Shares, crude oil and bond yields rose today after a tumultuous week and as campaigning for Britain's European Union membership referendum next week was suspended after the killing of a pro-"Remain" politician.
European bourses climbed more than 1% at the end of a third straight week of losses and benchmark 10-year German bond yields clawed back up to the zero mark as investors' risk averseness eased.
Wall Street was expected to start flat however, having snapped a five-day losing streak yesterday and with housing data and Canadian inflation figures due to be released.
Campaigning for Britain's June 23 EU referendum, which overshadowed this week's U.S. and Japanese central bank meetings, was put on hold after British lawmaker, Jo Cox, was murdered yesterday.
The recently volatile pound rose 0.5% to $1.4277 with analysts noting that Cox's death could generate sentiment in favour of remaining in the EU.
"There was this incredible melt down in risk sentiment (yesterday) where everything seemed to be aligning and then this terrible incident in England seemed to be the root of everything reversing," said Saxo Bank's head of FX strategy John Hardy.
"I think everyone is still in a state of shock as to what this means. Does it tilt the odds on a vote next week? It's hard to know but it certainly disrupted what the market was doing."
Oil, which has been a major driver of the sharp swings in global markets this year, also helped shift the mood as it rose for the first time in seven sessions. That decline has pushed prices down by 10%.
Euro zone banking stocks rebounded almost 4% having hit a four-year low - with all-time lows for banks including Deutsche Bank and Credit Suisse - on Brexit worries and sub-zero interest rates, which are eating into earnings.
Gold also advanced, rising 0.4% to $1,283 an ounce after wild swings overnight. It had surged to a near-two-year high of more than $1,315, only to slump 2.8% by the end of the session. It was on track for a third week of gains.
"Leading into the Brexit vote, we expect gold to remain around current levels between the $1,270-$1,300 range. But after then all bets are off as everything depends on the results of the referendum," ANZ commodity strategist Daniel Hynes said.
Digging for treasuries
Ten year U.S. government bond yields were hovering at 1.60% ahead of U.S. trading, tumbling from 1.86% at the beginning of June as investors made a dash for safe-haven assets.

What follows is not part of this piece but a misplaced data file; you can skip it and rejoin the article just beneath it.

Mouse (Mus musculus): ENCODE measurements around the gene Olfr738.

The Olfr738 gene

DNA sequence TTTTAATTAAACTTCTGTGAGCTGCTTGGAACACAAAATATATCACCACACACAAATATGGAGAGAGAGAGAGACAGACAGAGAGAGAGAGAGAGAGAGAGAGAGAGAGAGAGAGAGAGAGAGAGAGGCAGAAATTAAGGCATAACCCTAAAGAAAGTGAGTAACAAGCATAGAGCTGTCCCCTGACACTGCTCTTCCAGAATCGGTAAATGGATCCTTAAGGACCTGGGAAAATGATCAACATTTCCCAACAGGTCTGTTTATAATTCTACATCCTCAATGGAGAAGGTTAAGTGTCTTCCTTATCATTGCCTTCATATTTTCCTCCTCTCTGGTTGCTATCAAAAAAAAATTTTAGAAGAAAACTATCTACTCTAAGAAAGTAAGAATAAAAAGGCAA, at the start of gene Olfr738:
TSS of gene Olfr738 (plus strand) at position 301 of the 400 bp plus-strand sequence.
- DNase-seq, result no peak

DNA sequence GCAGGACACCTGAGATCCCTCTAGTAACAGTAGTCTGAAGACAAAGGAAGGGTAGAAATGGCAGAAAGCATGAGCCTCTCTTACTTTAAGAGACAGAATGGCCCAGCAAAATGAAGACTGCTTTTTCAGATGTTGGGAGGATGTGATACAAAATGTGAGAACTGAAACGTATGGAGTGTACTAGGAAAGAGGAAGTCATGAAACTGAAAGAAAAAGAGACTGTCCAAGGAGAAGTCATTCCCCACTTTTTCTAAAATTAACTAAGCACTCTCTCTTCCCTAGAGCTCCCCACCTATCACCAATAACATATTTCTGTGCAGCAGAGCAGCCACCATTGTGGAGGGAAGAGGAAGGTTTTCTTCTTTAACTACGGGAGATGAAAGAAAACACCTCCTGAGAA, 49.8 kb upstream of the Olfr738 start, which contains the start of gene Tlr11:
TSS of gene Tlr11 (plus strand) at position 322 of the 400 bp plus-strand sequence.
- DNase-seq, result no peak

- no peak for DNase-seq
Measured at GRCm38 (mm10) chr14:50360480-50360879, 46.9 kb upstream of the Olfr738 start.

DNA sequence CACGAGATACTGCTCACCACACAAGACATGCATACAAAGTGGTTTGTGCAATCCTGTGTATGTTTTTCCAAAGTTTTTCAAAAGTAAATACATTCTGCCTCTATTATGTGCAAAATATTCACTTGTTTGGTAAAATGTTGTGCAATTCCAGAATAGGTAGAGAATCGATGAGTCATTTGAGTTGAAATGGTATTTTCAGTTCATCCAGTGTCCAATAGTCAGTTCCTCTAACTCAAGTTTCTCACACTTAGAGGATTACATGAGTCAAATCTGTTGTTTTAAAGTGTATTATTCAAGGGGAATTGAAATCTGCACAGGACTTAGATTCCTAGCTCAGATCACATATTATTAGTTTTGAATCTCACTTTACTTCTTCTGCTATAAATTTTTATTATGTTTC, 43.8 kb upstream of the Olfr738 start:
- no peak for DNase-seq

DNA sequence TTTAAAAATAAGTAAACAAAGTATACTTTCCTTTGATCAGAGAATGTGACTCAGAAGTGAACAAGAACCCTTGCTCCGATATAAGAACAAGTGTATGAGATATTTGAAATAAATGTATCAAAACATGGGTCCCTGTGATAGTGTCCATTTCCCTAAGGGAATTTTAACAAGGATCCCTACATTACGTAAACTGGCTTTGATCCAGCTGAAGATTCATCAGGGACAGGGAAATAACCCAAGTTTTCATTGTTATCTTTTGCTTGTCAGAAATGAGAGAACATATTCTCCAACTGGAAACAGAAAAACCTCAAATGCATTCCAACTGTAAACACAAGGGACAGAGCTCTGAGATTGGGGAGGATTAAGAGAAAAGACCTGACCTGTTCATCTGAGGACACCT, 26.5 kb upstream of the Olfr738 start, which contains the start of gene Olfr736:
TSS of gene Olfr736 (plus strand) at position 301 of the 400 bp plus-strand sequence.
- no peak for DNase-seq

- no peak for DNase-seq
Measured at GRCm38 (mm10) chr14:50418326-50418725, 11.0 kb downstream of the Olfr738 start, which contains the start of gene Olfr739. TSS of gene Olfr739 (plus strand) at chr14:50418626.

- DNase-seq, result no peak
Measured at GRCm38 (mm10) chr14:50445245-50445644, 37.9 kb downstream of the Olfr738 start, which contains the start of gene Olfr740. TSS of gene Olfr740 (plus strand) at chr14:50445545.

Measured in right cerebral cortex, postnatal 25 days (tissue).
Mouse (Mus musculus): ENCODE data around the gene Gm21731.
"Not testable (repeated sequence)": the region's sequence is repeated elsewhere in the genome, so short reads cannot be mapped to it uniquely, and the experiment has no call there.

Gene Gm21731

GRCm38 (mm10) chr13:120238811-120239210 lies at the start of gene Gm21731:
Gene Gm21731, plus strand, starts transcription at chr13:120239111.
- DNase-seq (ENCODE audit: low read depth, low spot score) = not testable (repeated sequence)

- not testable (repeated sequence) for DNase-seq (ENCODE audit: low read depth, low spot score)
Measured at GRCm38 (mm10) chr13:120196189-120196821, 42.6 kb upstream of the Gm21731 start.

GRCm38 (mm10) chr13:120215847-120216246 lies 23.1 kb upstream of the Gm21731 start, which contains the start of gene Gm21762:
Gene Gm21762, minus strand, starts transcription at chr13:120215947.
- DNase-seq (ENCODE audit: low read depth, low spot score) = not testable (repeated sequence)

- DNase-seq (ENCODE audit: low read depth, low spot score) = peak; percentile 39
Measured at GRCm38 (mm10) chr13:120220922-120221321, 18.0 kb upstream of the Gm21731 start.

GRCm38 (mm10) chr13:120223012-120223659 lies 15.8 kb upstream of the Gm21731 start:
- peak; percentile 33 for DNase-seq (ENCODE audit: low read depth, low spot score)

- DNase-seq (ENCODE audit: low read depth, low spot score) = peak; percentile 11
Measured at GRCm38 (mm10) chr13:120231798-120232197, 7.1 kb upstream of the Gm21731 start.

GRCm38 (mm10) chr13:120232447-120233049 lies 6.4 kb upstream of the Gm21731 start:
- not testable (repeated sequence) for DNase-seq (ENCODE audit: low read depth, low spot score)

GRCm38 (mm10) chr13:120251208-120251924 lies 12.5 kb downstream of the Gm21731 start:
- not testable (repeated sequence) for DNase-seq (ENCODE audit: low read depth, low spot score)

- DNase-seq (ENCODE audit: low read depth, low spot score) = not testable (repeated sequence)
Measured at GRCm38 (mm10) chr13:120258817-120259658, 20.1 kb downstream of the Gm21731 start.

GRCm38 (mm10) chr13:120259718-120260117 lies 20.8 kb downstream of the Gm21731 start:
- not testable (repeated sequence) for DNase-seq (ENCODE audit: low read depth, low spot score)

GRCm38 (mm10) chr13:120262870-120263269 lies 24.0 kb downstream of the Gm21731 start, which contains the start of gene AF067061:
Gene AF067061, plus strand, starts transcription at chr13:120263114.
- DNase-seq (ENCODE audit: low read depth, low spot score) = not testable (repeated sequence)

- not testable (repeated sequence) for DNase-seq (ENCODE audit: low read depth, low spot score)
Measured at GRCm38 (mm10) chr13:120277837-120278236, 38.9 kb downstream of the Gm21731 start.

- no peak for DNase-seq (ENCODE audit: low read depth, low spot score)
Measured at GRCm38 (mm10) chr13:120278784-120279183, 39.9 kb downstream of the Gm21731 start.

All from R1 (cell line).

They had touched close to 1.50% yesterday, the lowest for four-years and that has dovetailed with 10-year yields going sub-zero in Germany, 15-year yields doing the same in Japan and even 30-year yields in Switzerland.
"This is latest chapter of a long running theme that is going to continue to play out," Hermes chief economist Neil Williams said.
"We are going to live in this world until the major central banks start turning the taps off, but my question is how they are going to do it."
Overnight, Asia's main stock markets saw modest gains although that was little consolation after a difficult week that saw both weak Chinese data and the Bank of Japan hold off on more stimulus but talk loudly about currency intervention.
China's CSI 300 index made 0.5% and the Shanghai Composite added 0.4%. That helped them cut weekly losses to 1.7% and 1.5% respectively.
Hong Kong's Hang Seng gained 0.5%, but suffered a more than 4% loss on the week, emerging markets worldwide were down 2.3% for the week while Japan's Nikkei ended it down more than 6% despite a 1.1% rise on the day.
"Continued inaction by the BOJ in the face of these (global) risks only reinforces the market's suspicions that the central bank is running out of policy options, feeding back into a stronger yen," HSBC economist Izumi Devalier said in a note.
The dollar had clawed back some lost ground against the yen. It steadied at 104.23 yen but was still down 2.4% this week, having dropped to 103.555, its lowest since August 2014.
The euro meanwhile added 0.3% to 117.39 yen. It too was down 2.4% for the week against the Japanese currency having hit a three-year low of 115.51 yesterday.
Japanese Finance Minister Taro Aso said today that he was deeply concerned about "one-sided, rapid and speculative moves" seen in the currency market and would respond if necessary to ensure stability in currencies.
Officials from the Ministry of Finance, the Bank of Japan and the Financial Services Agency planned to hold a meeting today to discuss financial markets, Aso said.